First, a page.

Table 3 Pharmacotherapy used for smoking cessation36 47
DrugDoseSide effects/drug interactionsComments
NRT: sustained releaseNicotine transdermal patch (Habitrol, Nicoderm, generics)>20 cigarettes/day: 1 patch (21 mg/24 h) for 4–6 weeks, then taper to 14 mg/day for 2–4 weeks, then 7 mg per day for 2–4 weeks.If patient has cardiovascular disease, weighs less than 45 kg or smokes <½ pack/day begin with 14 mg/24 h×6 weeks then ↓ to 7 mg/24 h × 2 weeksNB: 16-h patches are available in some countriesSide effects:Skin sensitivity and irritation (most common); abnormal dreams; insomnia; nausea, dyspepsiaStart patch on quit date. Advise not to smoke cigarettes while using the patch, though this is generally safe and does not indicate treatment failure. Educate users on the signs and symptoms of nicotine toxicity
NRT: immediate releaseNicorette inhaler (nicotine inhaler)Available in 4 mg strength.Encourage patient to use at least six doses/day for the ?rst 3–6 weeks.Max 12/day.Tapering: gradual reduction in use over next 6–12 weeks, stopping when reduced to 1–2/daySide effects:Mild local irritation of mouth and throat, coughing, rhinitis that may decline with continued useNot a true inhaler—the nicotine is delivered and absorbed buccally.“Hand-mouth” activity from using the inhaler is preferred by some quitters while others ?nd it to be a trigger. Useful in those with poor oral health or dentures and in those who cannot chew gum
NRT: immediate releaseNicotine polacrilex gum (Nicorette Gum)10–12 pieces per day initially (2 mg or 4 mg pieces) to maximum of 20 pieces per day, for 12 weeks.Tapering: 1 piece/day each week, as withdrawal symptoms allowSide effects:Mouth soreness, hiccups, dyspepsia, jaw acheUse 4 mg in heavily dependent smokers. May be used for temporary abstinence—eg, to comply with smoking restrictions on aeroplanes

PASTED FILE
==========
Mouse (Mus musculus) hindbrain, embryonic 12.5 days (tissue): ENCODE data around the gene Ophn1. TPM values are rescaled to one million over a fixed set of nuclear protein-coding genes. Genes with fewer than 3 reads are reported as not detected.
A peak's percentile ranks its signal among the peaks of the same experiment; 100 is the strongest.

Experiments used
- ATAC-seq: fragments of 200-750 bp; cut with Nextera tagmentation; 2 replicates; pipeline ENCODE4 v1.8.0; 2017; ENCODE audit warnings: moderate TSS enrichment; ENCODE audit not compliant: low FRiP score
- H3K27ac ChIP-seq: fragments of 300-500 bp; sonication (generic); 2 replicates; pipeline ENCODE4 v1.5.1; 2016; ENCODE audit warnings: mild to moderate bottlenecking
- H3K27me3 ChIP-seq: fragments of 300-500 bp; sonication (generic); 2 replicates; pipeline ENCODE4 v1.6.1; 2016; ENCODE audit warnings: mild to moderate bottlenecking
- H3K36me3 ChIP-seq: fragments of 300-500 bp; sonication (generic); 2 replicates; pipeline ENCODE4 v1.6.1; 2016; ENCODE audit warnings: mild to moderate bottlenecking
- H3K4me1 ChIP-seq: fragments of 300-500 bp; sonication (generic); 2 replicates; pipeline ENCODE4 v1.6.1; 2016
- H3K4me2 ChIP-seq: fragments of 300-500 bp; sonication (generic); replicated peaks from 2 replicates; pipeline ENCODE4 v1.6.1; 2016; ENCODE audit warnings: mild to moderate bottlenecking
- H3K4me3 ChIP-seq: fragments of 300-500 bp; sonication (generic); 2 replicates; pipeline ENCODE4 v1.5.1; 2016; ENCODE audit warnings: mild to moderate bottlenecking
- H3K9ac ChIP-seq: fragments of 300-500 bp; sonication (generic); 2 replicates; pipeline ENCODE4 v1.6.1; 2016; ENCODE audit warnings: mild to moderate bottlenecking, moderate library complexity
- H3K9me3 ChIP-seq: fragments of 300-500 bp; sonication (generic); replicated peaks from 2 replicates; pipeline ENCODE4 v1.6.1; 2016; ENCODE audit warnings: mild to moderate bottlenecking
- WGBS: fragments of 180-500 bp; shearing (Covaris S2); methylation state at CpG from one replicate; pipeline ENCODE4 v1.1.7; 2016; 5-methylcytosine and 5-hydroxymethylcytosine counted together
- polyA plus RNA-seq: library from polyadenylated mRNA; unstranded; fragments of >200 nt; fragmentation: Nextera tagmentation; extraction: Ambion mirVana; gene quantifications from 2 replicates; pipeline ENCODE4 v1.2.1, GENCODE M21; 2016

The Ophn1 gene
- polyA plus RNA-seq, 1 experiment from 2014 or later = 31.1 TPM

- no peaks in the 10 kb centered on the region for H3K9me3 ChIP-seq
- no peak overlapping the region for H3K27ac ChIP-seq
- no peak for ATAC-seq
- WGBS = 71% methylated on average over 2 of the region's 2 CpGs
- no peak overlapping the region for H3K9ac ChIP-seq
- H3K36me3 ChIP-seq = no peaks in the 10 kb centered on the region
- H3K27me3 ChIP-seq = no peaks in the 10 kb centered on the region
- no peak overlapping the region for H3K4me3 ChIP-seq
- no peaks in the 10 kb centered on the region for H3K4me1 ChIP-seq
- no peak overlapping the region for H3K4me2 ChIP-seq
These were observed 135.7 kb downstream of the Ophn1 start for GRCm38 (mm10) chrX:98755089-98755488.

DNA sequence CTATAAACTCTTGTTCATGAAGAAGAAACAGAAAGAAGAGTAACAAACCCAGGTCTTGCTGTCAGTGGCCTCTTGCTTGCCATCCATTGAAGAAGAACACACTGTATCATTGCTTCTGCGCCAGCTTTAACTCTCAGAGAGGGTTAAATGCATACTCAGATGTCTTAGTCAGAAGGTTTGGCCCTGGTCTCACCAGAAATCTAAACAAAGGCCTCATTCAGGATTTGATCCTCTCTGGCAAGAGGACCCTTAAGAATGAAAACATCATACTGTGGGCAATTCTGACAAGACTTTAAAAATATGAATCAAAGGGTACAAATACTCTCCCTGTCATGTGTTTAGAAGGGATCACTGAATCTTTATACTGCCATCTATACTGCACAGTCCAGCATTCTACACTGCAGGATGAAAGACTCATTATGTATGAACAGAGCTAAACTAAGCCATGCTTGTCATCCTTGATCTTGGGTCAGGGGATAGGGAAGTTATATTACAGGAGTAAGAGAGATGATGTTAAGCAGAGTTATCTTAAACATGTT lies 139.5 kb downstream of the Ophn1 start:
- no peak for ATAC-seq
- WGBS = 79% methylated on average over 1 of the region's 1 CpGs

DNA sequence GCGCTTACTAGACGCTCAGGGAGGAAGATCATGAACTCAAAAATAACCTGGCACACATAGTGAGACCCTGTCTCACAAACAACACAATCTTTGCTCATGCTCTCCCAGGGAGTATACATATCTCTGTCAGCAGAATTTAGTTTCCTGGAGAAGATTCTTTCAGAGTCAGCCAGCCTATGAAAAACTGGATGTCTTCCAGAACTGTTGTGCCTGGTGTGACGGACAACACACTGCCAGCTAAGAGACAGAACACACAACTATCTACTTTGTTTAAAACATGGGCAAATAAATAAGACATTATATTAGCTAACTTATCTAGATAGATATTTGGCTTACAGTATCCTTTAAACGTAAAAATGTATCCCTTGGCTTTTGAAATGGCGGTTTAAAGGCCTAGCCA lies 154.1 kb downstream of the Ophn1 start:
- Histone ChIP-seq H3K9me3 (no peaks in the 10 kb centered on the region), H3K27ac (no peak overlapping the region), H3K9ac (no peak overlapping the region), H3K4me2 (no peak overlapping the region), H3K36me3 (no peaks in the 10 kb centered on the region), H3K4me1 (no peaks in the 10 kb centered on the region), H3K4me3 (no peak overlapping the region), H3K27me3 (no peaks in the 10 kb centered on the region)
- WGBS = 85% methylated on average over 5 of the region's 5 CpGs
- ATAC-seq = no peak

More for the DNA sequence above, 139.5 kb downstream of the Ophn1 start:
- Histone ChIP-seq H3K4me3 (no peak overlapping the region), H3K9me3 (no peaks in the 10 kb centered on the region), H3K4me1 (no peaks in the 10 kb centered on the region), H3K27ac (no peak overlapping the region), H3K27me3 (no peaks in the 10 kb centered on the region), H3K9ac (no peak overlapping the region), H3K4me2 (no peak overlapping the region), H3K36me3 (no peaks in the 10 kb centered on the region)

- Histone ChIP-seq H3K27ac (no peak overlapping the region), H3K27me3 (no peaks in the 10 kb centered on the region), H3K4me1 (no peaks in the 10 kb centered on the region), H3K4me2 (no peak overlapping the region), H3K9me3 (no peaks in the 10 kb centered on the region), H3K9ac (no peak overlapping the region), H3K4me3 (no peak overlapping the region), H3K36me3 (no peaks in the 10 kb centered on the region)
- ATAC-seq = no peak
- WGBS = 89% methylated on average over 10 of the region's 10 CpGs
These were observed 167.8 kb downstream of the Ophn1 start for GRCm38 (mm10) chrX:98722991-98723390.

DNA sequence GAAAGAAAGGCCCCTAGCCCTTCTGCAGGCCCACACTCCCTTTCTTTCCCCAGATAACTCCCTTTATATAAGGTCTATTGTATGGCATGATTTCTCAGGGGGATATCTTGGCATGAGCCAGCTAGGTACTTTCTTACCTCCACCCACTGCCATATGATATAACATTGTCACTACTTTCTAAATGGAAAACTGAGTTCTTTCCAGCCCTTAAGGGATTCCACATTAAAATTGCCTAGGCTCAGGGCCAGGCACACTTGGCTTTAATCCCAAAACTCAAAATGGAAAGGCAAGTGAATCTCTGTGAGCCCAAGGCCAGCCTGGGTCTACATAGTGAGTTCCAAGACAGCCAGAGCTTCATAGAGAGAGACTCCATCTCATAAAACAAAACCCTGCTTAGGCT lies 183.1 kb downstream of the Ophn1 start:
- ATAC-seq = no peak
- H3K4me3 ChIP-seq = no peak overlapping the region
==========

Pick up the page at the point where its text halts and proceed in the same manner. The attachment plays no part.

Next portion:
NRT: immediate releaseNicotine lozenge1 lozenge (2 mg or 4 mg lozenges) every 1–2 h up to 6 weeks; weeks 7–9, every 2–4 h; weeks 10–12, every 4–8 hSide effects:Nausea, hiccups, heartburn, headache, coughing
NRT: immediate releaseNicotine nasal spray1.0 mg of nicotine per spray (10-ml bottle contains 100 mg nicotine) 1–2 doses/h up to 40 doses per day; for 3 monthsSide effects:Mild nasal/throat irritation
Antidepressant:Bupropion (Zyban, generics)150 mg daily × 3 days then 150 mg twice daily × 7–12 weeks. Begin 1–2 weeks before the selected quit dateSide effects:Insomnia, dry mouthDrug interactions:Clearance of bupropion may be ↓ by inhibitors (for example, ticlopidine) or ↑ by inducers (for example, phenobarbital, phenytoin, primidone) of CYP2B6. May ↓ clearance of other substrates of CYP2B6 (for example, cyclophosphamide, ketamine, promethazine, propofol, selegiline). MAOIs, levodopa, amantadine may ↑ toxicity. May be safely combined with NRT (monitor for treatment-emergent hypertension)Not recommended in patients with conditions predisposing to seizures, history of seizures, current eating disorder or severe hepatic impairment.Least expensive of oral medications indicated for smoking cessation
Nicotine receptor partial agonistsVarenicline (Champix, Chantix)0.5 mg daily for 3 days, then twice daily for 4 days then 1 mg by mouth twice daily for 12 weeks.Patient should quit smoking 1–2 weeks after starting the medication. Reassess if patient is still smoking 4 weeks after starting medication; can be continued for an additional 12 weeks if patient has bene?ted. No tapering necessarySide effects: nausea, sleep disturbance, abnormal/vivid/strange dreams.Drug interactions: should not be combined with NRT therapy because of increased risk of adverse effectsDoes not induce cytochrome P450 enzymes; excreted renally unchanged.Smokers considering use of varenicline should be screened for a history of psychiatric disorders, have close monitoring, and be advised to report any adverse effects they might experience. Care and close surveillance needs to be taken if prescribing to patients with psychiatric disorders